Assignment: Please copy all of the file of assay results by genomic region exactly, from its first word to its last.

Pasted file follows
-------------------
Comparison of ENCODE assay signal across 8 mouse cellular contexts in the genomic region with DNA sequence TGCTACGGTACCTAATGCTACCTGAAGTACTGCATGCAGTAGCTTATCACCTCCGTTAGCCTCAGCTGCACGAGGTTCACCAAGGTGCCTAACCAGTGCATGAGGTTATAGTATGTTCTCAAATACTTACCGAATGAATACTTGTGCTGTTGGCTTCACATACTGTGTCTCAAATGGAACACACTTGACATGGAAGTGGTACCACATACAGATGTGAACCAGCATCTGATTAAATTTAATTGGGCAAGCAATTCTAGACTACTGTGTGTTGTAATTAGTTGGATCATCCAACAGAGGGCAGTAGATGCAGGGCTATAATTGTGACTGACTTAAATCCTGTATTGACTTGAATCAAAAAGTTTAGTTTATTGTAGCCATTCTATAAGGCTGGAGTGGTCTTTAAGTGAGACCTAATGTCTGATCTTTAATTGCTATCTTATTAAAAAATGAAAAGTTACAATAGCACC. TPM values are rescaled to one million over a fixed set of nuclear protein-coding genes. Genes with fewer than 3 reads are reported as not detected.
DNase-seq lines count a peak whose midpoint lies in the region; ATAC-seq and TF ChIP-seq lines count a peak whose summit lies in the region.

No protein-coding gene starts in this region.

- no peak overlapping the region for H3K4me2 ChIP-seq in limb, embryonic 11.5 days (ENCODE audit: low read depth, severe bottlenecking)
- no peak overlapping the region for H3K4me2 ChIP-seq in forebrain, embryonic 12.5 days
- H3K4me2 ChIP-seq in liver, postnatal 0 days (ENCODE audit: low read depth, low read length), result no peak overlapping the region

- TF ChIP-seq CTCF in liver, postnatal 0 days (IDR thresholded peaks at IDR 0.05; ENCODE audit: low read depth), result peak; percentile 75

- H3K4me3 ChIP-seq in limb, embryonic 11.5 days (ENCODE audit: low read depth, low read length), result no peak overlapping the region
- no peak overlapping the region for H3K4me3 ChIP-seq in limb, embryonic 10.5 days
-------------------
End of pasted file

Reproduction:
Comparison of ENCODE assay signal across 8 mouse cellular contexts in the genomic region with DNA sequence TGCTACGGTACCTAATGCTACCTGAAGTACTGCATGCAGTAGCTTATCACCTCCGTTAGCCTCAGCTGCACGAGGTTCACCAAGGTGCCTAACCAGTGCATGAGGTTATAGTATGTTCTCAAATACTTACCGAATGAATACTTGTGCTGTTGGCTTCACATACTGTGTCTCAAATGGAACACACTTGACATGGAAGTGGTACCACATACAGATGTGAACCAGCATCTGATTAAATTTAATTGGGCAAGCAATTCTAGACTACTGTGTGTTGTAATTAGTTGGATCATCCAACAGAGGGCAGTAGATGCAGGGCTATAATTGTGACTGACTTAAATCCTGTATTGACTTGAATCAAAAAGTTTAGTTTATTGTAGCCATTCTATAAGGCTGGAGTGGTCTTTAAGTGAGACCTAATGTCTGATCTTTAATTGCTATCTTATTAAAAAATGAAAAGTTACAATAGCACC. TPM values are rescaled to one million over a fixed set of nuclear protein-coding genes. Genes with fewer than 3 reads are reported as not detected.
DNase-seq lines count a peak whose midpoint lies in the region; ATAC-seq and TF ChIP-seq lines count a peak whose summit lies in the region.

No protein-coding gene starts in this region.

- no peak overlapping the region for H3K4me2 ChIP-seq in limb, embryonic 11.5 days (ENCODE audit: low read depth, severe bottlenecking)
- no peak overlapping the region for H3K4me2 ChIP-seq in forebrain, embryonic 12.5 days
- H3K4me2 ChIP-seq in liver, postnatal 0 days (ENCODE audit: low read depth, low read length), result no peak overlapping the region

- TF ChIP-seq CTCF in liver, postnatal 0 days (IDR thresholded peaks at IDR 0.05; ENCODE audit: low read depth), result peak; percentile 75

- H3K4me3 ChIP-seq in limb, embryonic 11.5 days (ENCODE audit: low read depth, low read length), result no peak overlapping the region
- no peak overlapping the region for H3K4me3 ChIP-seq in limb, embryonic 10.5 days